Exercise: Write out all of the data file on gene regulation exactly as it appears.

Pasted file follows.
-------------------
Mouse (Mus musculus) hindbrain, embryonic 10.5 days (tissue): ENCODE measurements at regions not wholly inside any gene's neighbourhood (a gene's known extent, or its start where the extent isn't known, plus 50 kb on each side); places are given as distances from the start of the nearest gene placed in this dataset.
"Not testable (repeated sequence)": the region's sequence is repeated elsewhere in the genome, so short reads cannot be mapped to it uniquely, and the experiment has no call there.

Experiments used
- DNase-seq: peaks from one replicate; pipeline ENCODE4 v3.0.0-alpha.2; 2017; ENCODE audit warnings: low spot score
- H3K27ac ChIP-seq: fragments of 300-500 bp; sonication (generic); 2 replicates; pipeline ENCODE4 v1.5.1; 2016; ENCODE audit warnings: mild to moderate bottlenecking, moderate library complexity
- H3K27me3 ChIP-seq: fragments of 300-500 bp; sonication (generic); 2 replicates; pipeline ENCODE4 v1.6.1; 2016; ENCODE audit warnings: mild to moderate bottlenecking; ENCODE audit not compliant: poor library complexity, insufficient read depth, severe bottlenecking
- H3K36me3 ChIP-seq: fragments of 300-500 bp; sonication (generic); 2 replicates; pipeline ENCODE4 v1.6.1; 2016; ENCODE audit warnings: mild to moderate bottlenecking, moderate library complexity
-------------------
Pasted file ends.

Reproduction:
Mouse (Mus musculus) hindbrain, embryonic 10.5 days (tissue): ENCODE measurements at regions not wholly inside any gene's neighbourhood (a gene's known extent, or its start where the extent isn't known, plus 50 kb on each side); places are given as distances from the start of the nearest gene placed in this dataset.
"Not testable (repeated sequence)": the region's sequence is repeated elsewhere in the genome, so short reads cannot be mapped to it uniquely, and the experiment has no call there.

Experiments used
- DNase-seq: peaks from one replicate; pipeline ENCODE4 v3.0.0-alpha.2; 2017; ENCODE audit warnings: low spot score
- H3K27ac ChIP-seq: fragments of 300-500 bp; sonication (generic); 2 replicates; pipeline ENCODE4 v1.5.1; 2016; ENCODE audit warnings: mild to moderate bottlenecking, moderate library complexity
- H3K27me3 ChIP-seq: fragments of 300-500 bp; sonication (generic); 2 replicates; pipeline ENCODE4 v1.6.1; 2016; ENCODE audit warnings: mild to moderate bottlenecking; ENCODE audit not compliant: poor library complexity, insufficient read depth, severe bottlenecking
- H3K36me3 ChIP-seq: fragments of 300-500 bp; sonication (generic); 2 replicates; pipeline ENCODE4 v1.6.1; 2016; ENCODE audit warnings: mild to moderate bottlenecking, moderate library complexity